I have read an article in Network World about the real investment protection of the Catalyst 6500. I think the article is lousy and biased, focusing on an analyses of speeds and feeds and thinking that the only reason for network upgrades is raw throughput. Moreover, there were some comments to that article which pointed in the same direction. Everything is subject of opinion, here's my own:
Anyone that has ran a network knows it's not just about how many ports a switch has and how many packets per second it moves. This post is so simplistic at that ... and some comments below as well ...
Yes an Arista 7050 can do 64 linerate 10GE ports in one RU. It better ... it's been designed in 2011, I'd expect it to do that. But, can it do that for running inter-vlan routing for 1000+ different vlans concurrently, hundreds of HSRP groups? having ACLs applied to the SVIs with tens of thousands of lines each, running BFD on uplinks providing sub-second convergence, routing for 10K mcast groups or more, etc.? ... Can it be used to extend LANs over an MPLS backbone? ... Can it ...? The list would be TOO long. Way too long. And it would apply to switches from other vendors too.
Mid-size to large companies and many small ones NEED those capabilities. Running a network means running hundreds of vlans with policy applied to them, etc. If a company doesn't need any such thing, or just need a dozen vlans with static routing, sure they can use a lower end switch. And they do. And that's fine. And that's why Cisco also has other products in the portfolio.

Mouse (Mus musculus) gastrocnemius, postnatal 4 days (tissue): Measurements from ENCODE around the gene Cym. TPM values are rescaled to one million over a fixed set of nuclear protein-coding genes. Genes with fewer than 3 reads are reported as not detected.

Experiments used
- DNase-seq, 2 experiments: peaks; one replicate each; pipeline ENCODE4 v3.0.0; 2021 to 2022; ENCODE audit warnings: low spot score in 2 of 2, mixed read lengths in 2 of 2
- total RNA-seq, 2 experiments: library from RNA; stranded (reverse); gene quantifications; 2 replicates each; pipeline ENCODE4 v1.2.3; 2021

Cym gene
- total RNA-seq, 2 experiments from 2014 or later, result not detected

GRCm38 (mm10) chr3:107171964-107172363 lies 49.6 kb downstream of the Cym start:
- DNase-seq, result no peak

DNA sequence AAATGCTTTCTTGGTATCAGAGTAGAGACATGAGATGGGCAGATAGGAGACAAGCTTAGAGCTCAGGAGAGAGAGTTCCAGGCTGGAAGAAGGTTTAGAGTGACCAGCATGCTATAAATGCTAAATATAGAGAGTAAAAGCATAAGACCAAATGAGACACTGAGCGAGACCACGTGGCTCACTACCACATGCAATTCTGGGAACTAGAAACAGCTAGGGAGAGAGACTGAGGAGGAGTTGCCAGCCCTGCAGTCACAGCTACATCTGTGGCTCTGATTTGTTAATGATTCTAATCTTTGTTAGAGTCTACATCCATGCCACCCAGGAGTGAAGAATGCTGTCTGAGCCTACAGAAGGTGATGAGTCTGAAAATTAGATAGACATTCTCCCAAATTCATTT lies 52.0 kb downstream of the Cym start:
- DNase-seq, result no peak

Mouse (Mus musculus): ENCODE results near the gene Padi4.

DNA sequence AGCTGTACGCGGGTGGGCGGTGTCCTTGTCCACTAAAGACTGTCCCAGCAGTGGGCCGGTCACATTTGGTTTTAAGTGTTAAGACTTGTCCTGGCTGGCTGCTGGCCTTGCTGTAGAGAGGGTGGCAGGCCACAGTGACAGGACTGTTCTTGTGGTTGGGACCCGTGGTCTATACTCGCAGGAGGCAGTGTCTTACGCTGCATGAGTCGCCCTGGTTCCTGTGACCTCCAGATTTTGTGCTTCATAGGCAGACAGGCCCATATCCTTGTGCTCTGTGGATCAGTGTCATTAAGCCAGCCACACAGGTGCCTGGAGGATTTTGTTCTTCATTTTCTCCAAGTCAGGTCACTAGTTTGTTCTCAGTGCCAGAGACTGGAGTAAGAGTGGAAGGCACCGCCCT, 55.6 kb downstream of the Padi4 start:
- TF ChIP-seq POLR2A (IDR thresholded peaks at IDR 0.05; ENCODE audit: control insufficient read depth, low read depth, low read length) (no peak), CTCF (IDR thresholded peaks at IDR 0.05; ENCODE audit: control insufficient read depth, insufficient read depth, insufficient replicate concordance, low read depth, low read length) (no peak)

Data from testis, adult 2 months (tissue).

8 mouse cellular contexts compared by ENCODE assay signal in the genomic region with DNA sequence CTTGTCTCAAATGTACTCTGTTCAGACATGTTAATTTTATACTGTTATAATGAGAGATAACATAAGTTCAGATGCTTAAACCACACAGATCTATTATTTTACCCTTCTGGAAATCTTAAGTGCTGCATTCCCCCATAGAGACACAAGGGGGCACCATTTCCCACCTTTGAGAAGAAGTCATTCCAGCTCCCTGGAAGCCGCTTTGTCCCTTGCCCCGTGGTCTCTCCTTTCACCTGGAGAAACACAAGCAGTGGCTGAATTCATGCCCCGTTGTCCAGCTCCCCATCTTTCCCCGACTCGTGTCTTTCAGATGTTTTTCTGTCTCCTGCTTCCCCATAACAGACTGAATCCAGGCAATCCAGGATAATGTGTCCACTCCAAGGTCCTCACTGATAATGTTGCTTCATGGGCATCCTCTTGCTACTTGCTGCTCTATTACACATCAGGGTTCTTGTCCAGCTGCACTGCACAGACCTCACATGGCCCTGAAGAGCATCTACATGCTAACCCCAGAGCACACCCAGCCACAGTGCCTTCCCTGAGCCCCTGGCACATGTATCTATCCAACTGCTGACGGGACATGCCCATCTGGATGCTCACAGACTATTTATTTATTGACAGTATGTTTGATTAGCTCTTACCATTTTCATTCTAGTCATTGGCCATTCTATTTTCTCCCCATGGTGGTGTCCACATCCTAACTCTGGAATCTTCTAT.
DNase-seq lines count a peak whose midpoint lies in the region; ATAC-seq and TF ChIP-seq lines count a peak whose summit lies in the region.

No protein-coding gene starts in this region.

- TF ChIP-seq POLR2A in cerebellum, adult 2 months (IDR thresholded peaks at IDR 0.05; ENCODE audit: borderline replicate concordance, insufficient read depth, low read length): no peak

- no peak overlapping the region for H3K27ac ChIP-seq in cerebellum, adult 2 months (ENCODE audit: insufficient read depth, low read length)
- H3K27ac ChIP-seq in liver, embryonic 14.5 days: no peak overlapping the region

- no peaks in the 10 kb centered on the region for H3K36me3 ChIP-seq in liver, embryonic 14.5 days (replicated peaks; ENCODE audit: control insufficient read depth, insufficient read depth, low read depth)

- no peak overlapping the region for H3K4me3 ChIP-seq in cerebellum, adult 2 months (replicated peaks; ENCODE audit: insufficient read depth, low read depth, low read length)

Reality is, if a customer did an investment five or six years ago in a Catalyst 6500, he may have also considered at the time a Nortel 8600 (now virtually dead), or a F10 E600 (no comments), or a Foundry Big Iron 8000 or and RX-16. Had they gone with one of those, look at how much hardware (or even software) upgrade options are left for them ...
But no. Most of them went with a Catalyst 6500, and as much as it hurts other vendors (and some people on the grey market for some reason that escapes my understanding), those customers know that did the right choice. And today, those customers have options for upgrading and increasing the value of their investment and solving new network problems. Those upgrade options may be great for some, and maybe insufficient for others (which is why Cisco also has other products in the portfolio).
And Art, another angle you are totally missing is operational aspects. Running a Cat6500 with a Sup2-T presents no operational change at all for customers, no re-learning, no re-scripting, etc. THAT is also investment protection. THAT would be impossible had they invested on another vendor when they chose to trust Cisco.
Finally, I'd like to add that Sup2-T enhances the performance of a Catalyst 6500 is ways beyond pps. Any Catalyst 6500 running with combinations of 67xx cards, 61xx and others just by replacing the Sup with new Sup2-Ts get to use up to 4x more vlans, 4x more entries on the netflow tcam, flexible network, vpls available to every port, SGT/CTS and many more features.
So yes, there is investment protection. And even more when you compare with other products that have been in the market for a while, no matter which vendor you pick.